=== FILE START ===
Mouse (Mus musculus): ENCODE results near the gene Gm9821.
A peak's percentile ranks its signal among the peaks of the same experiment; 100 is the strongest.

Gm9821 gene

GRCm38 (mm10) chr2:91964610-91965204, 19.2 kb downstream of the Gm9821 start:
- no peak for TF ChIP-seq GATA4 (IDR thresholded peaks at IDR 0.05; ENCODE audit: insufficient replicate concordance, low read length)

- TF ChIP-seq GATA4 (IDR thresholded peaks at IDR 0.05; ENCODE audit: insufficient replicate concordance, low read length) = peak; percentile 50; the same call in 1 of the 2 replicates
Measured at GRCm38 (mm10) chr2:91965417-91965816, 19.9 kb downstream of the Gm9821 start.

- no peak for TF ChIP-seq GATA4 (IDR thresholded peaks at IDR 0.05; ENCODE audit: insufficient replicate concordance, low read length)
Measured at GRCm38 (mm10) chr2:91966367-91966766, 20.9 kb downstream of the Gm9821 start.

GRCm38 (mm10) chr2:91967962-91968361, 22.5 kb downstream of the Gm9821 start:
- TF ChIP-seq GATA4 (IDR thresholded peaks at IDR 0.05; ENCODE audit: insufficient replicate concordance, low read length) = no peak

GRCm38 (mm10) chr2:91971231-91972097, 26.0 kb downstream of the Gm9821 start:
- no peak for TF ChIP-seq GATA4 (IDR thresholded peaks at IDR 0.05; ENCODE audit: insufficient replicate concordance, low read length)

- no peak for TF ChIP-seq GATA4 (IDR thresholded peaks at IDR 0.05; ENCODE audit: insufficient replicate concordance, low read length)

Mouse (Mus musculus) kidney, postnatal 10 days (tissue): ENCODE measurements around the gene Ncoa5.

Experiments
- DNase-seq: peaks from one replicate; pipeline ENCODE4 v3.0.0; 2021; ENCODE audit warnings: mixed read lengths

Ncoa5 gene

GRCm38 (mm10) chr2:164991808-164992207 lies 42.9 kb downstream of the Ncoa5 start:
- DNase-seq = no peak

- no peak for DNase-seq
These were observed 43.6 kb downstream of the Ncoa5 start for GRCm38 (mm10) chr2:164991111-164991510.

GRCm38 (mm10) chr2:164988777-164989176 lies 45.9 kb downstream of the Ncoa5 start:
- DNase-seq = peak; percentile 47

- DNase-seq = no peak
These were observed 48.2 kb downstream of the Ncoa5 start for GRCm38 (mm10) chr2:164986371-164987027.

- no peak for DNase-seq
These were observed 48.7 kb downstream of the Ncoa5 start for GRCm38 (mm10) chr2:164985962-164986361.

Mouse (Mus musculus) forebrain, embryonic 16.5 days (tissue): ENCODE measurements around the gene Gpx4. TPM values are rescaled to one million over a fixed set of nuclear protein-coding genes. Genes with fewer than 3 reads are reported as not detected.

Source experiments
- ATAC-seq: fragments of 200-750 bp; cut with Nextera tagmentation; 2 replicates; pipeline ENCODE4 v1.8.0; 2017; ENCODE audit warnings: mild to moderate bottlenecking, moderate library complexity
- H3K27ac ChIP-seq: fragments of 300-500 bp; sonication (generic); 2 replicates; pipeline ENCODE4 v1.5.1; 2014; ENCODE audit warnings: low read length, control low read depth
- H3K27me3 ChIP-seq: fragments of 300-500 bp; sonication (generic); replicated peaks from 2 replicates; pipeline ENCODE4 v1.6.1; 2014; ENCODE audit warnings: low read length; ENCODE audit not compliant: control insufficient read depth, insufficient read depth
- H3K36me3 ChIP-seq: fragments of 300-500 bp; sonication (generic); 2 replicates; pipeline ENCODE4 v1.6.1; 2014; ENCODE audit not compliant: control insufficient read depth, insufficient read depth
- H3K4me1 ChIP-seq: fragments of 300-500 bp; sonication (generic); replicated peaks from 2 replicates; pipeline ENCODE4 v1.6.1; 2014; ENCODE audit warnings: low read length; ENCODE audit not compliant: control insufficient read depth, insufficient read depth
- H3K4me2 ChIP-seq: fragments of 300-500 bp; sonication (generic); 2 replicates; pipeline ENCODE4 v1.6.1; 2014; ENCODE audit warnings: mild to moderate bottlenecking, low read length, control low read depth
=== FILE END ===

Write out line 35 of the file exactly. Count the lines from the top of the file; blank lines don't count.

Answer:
- H3K4me1 ChIP-seq: fragments of 300-500 bp; sonication (generic); replicated peaks from 2 replicates; pipeline ENCODE4 v1.6.1; 2014; ENCODE audit warnings: low read length; ENCODE audit not compliant: control insufficient read depth, insufficient read depth